Ramphal v Department for Transport (EAT) The EAT allowed an appeal against the decision of an employment judge that an employee had been fairly dismissed in circumstances where the investigating officer’s recommendations had been heavily influenced by input from HR. The investigating officer’s report originally recommended a finding of misconduct and a sanction of a written warning, but after numerous comments and amendments by HR, the final report found the employee to have committed gross misconduct, and recommended immediate dismissal. HR’s advice should be limited essentially to matters of law and procedure, as opposed to questions of culpability, which are reserved for the investigating officer.
Underwood v Wincanton plc (EAT)       A dispute between an employer and a group of four employees relating to their terms and conditions of employment was capable of being a protected disclosure, entitling them to seek protection against unfair dismissal under whistleblowing legislation. The employees had raised a collective complaint regarding the allocation of overtime. The EAT overturned a tribunal’s decision to strike out the claim and held that a dispute between employer and employee as to terms of employment is a matter capable of being in the public interest. For more information see our Be Aware alert
Working time
Federacion de Servicios Privados del sindicato Comisiones Obreras v Tyco Integrated Security SL (ECJ) The ECJ followed the Advocate General’s opinion by finding that the time spent by workers, who do not have a fixed or habitual place of work, on travelling each day between their homes and the premises of the first and last customers designated by their employer is “working time” for the purposes of the Working Time Directive. For more information see our Be Aware alert.



The Enterprise Bill will regulate use of the word “apprenticeship” to cover only government-accredited schemes and increase the number of public sector apprenticeships offered.An apprenticeship levy of 0.5% of payroll will be imposed on employers with an annual pay bill of more than £3 million but not until April 2017.
Equal pay
Mandatory gender pay gap reporting to be introduced. The Equality Act 2010 contains a power for the Government to introduce regulations which require employers of 250 or more employees to publish information showing whether there are differences in the pay of their male and female employees. In July 2015, the Government consulted on its proposals to introduce these regulations. The consultation closed in September 2015, and a response is expected imminently.The Government sought views on how the gender pay gap should be reported. It suggested, by way of example:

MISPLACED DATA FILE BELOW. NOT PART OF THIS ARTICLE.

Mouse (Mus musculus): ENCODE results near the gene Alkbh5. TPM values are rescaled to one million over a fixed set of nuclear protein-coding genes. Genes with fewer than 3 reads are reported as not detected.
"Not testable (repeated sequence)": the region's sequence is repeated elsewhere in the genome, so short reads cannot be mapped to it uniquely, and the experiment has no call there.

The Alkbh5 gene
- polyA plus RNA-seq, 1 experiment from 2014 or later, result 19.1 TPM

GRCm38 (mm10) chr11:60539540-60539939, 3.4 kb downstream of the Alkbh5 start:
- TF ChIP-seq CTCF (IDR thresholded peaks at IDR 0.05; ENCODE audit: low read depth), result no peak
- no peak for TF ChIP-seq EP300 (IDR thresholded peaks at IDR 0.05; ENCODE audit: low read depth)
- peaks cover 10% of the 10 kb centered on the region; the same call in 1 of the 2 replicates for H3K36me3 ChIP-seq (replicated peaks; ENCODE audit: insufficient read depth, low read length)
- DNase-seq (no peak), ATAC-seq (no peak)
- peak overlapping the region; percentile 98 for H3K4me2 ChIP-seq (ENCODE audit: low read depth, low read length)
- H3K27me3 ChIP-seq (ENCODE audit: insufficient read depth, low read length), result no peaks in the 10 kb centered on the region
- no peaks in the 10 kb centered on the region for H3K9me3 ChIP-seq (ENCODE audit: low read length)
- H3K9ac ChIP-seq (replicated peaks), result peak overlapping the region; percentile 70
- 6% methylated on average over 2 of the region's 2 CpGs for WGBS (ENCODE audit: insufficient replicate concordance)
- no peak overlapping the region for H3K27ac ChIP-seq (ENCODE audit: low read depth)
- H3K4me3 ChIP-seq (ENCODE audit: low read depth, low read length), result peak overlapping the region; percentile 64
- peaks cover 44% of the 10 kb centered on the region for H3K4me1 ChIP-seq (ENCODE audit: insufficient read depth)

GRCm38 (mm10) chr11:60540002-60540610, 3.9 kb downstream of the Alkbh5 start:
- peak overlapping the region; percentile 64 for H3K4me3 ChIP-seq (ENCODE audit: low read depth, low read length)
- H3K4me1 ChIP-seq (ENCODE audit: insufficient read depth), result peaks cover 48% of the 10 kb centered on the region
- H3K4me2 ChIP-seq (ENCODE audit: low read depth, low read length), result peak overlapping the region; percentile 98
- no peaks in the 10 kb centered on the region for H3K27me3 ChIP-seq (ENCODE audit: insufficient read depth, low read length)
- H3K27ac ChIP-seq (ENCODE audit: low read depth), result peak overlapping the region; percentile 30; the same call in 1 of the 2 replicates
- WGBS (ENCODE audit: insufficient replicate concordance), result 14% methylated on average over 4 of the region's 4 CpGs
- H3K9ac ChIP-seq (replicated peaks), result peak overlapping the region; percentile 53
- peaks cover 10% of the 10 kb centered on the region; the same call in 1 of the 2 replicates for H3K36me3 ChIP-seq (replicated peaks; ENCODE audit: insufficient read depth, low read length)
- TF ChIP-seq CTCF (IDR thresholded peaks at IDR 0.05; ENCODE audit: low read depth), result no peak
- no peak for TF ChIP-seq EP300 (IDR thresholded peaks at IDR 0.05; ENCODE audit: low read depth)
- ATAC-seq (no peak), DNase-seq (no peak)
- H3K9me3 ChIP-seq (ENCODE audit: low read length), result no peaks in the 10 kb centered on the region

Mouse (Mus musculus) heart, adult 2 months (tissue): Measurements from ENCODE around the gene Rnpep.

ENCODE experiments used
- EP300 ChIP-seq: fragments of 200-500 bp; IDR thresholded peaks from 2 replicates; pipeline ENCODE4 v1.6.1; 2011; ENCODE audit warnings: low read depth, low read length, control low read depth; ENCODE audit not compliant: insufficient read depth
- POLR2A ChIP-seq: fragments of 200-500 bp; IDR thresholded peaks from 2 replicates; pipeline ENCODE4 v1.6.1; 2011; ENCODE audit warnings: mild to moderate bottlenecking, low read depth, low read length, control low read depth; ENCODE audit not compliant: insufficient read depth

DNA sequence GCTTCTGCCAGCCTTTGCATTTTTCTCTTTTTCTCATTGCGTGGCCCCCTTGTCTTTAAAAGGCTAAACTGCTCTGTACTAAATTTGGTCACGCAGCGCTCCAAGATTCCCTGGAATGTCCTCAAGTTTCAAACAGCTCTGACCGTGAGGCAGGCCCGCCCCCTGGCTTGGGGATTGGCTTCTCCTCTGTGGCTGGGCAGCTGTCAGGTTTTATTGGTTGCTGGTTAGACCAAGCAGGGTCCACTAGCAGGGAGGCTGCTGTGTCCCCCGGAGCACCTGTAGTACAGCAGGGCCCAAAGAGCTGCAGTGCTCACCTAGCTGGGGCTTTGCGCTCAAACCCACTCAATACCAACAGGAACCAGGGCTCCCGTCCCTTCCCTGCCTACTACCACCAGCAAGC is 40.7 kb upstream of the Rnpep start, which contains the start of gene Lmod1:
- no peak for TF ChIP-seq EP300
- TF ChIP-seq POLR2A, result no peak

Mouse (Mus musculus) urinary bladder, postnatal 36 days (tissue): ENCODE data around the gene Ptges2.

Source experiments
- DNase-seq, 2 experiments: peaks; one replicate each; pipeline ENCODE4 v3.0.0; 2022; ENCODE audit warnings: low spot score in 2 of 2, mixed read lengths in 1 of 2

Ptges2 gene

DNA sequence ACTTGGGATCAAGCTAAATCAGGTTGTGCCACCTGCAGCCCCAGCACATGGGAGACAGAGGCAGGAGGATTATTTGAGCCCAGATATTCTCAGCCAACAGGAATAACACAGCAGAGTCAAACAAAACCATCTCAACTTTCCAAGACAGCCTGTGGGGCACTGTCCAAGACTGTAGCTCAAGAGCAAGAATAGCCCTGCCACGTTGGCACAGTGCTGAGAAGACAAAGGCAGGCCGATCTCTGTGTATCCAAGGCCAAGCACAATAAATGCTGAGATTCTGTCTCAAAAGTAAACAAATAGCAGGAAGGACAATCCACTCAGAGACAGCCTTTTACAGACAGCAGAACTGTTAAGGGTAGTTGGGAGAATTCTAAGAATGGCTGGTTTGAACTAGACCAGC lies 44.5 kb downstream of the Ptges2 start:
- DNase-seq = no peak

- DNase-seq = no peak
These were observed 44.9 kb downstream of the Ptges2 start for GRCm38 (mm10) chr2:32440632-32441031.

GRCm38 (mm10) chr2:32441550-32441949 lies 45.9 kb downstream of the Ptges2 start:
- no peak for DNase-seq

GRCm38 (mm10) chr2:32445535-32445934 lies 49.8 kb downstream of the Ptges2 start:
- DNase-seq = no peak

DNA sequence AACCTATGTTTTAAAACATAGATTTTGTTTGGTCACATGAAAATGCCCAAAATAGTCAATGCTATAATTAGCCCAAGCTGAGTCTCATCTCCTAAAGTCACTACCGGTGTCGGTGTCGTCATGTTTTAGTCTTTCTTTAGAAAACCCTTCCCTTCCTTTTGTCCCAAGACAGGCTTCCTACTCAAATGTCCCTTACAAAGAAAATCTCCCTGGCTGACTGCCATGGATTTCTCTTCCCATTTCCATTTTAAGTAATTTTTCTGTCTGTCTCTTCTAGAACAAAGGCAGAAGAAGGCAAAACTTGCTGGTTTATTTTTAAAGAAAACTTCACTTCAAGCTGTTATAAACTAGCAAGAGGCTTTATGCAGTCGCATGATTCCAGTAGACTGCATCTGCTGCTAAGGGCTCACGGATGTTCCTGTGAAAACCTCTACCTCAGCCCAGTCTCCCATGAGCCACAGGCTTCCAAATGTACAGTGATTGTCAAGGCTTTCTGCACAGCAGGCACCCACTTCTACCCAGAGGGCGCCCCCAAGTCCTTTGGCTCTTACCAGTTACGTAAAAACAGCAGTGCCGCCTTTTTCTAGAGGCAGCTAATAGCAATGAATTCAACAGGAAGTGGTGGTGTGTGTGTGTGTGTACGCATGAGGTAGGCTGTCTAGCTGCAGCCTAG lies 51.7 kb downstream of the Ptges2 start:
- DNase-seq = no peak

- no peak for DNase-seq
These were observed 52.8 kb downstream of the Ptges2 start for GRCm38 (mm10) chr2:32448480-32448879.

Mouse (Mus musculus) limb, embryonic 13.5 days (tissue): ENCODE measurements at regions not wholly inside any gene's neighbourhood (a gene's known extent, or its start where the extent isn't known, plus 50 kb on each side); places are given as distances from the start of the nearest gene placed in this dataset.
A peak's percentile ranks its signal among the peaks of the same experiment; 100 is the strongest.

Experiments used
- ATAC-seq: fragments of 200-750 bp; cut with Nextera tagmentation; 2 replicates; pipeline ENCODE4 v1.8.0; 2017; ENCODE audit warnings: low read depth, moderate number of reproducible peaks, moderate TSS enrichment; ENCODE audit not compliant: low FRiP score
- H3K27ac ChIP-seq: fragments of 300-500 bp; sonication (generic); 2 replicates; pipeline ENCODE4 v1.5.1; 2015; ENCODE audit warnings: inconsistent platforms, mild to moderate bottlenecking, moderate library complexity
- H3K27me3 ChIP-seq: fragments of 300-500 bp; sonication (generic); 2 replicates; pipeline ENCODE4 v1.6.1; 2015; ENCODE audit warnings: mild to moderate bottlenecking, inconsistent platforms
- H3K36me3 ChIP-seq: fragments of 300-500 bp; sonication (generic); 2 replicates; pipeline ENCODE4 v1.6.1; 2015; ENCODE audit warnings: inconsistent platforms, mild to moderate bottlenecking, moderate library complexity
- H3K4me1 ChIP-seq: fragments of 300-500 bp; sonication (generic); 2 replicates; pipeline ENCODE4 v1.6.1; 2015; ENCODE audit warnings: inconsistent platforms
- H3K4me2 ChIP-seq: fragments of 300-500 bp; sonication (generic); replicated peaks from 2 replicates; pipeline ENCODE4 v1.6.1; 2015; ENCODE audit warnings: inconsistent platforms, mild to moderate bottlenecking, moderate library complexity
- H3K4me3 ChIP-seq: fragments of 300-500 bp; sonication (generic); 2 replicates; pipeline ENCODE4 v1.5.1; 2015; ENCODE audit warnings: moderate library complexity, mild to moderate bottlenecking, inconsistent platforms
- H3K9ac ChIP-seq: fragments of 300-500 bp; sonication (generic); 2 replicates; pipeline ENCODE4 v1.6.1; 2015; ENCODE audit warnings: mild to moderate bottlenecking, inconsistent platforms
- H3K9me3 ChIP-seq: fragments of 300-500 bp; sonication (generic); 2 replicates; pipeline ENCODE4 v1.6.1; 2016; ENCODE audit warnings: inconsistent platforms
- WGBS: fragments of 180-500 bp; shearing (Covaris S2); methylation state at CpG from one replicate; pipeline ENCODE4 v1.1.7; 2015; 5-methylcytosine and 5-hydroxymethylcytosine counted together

• One overall gender pay gap figure that captures the difference between the average earnings of men and women as a percentage of men’s earnings;
  • Calculating separate gender pay gap figures for full-time and part-time employees;
  • Showing the difference in average earnings of men and women by grade or job type.

The Government also sought views on the frequency of reporting (which will be no more than annual) and on where the information should be published.

Rates and limits
National minimum wage

As part of the July 2015 Budget, the government announced that it would introduce a premium, over and above the NMW, for workers aged 25 and over. This is known as the National Living Wage. The government will set the first premium in April 2016 at 50p which will effectively result in a higher NMW of £7.20 for older workers.

SMP and other statutory payments

The Department for Work and Pensions has published proposed benefit and pension rates for the tax year beginning on 6 April 2016, including figures for Statutory Maternity, Paternity, Adoption and Shared Parental Pay, Maternity Allowance, and Statutory Sick Pay. Because of a 0.1% fall in CPI in the year to September 2015, there will be no increase to those payments (or the qualifying earnings thresholds) for 2016-17 and so the figures will remain the same as the current tax year.